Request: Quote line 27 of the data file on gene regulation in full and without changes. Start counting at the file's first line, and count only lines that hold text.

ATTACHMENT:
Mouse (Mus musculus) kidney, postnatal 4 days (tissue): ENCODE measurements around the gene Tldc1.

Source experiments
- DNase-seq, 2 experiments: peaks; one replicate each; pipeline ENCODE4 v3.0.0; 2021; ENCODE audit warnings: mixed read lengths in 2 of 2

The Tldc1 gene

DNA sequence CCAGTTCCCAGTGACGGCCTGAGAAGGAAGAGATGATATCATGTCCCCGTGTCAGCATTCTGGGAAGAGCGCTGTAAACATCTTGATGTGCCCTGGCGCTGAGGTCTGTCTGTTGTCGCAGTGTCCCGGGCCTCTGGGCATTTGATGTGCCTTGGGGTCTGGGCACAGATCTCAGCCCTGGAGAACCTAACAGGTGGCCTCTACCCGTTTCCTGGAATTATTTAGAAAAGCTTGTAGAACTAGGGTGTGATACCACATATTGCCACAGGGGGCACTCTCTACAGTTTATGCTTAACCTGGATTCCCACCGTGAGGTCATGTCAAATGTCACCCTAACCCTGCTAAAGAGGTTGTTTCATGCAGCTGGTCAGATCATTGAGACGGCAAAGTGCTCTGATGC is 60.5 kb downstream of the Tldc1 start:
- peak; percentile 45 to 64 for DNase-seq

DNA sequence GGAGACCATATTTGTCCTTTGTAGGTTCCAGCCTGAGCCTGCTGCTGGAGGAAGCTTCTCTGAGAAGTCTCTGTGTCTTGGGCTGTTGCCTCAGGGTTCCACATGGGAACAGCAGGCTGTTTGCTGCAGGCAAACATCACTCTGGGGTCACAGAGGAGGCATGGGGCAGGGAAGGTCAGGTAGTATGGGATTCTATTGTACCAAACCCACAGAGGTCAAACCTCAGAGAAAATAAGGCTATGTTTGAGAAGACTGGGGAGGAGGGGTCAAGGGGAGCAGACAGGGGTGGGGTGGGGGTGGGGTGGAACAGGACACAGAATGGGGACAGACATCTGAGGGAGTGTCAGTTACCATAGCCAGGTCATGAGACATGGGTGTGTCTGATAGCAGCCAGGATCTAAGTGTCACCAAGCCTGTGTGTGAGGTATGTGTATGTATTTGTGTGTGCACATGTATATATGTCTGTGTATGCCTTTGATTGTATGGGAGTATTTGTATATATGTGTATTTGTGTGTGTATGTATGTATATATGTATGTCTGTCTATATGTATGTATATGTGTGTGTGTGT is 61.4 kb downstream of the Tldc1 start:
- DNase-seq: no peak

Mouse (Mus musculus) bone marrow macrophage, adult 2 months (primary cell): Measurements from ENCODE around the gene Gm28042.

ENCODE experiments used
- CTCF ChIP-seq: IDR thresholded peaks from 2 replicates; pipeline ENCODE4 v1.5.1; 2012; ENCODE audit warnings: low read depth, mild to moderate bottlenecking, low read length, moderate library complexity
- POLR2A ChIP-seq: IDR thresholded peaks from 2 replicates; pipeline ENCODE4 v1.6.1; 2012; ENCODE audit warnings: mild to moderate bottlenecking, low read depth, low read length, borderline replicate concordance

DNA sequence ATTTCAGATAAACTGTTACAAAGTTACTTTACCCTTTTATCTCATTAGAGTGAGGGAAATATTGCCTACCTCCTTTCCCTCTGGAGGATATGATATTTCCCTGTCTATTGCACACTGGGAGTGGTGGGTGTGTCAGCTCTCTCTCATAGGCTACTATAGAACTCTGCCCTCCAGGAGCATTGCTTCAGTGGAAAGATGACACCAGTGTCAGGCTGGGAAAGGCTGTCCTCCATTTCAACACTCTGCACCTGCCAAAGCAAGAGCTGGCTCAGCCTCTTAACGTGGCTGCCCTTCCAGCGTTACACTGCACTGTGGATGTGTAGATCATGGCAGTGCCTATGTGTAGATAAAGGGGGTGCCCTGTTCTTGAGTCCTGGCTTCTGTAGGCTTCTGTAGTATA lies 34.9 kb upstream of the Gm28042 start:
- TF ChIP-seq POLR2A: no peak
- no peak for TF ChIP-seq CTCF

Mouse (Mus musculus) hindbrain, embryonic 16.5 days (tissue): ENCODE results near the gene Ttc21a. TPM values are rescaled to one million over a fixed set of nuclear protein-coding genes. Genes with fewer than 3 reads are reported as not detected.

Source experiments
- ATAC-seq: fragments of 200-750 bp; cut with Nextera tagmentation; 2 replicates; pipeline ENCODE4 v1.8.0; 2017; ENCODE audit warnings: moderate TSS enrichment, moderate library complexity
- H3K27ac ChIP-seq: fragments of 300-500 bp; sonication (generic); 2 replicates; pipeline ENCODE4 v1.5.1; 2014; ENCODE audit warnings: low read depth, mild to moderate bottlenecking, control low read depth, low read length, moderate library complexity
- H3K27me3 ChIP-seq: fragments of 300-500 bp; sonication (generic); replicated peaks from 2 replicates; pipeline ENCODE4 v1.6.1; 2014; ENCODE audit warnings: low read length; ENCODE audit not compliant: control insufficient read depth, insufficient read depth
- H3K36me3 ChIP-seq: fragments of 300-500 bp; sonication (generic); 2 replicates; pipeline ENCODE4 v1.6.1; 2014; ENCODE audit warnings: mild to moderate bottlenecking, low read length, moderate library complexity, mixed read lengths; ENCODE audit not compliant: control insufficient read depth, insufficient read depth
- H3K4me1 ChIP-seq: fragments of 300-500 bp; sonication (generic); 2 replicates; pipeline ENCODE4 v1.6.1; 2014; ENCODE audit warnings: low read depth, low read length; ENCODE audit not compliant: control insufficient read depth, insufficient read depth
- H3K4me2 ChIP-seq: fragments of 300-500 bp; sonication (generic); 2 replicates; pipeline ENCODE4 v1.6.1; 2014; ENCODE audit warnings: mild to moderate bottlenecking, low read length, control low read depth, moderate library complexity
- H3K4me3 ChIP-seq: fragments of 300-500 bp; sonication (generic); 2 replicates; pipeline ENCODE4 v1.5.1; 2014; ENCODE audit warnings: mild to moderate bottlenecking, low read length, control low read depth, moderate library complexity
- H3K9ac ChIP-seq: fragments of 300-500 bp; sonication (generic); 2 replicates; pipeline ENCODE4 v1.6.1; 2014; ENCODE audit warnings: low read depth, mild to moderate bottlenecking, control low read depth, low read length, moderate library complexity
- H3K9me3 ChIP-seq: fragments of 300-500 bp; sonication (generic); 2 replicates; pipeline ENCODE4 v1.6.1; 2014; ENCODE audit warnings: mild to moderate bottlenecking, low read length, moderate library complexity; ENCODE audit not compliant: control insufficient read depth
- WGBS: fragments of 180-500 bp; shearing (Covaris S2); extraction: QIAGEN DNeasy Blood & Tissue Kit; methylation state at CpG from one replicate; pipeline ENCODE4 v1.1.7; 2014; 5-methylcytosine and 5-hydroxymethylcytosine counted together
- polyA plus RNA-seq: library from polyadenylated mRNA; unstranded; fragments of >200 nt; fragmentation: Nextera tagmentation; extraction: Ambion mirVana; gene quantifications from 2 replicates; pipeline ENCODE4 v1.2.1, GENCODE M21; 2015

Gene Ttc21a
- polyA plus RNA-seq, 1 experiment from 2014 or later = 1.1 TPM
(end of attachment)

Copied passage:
- WGBS: fragments of 180-500 bp; shearing (Covaris S2); extraction: QIAGEN DNeasy Blood & Tissue Kit; methylation state at CpG from one replicate; pipeline ENCODE4 v1.1.7; 2014; 5-methylcytosine and 5-hydroxymethylcytosine counted together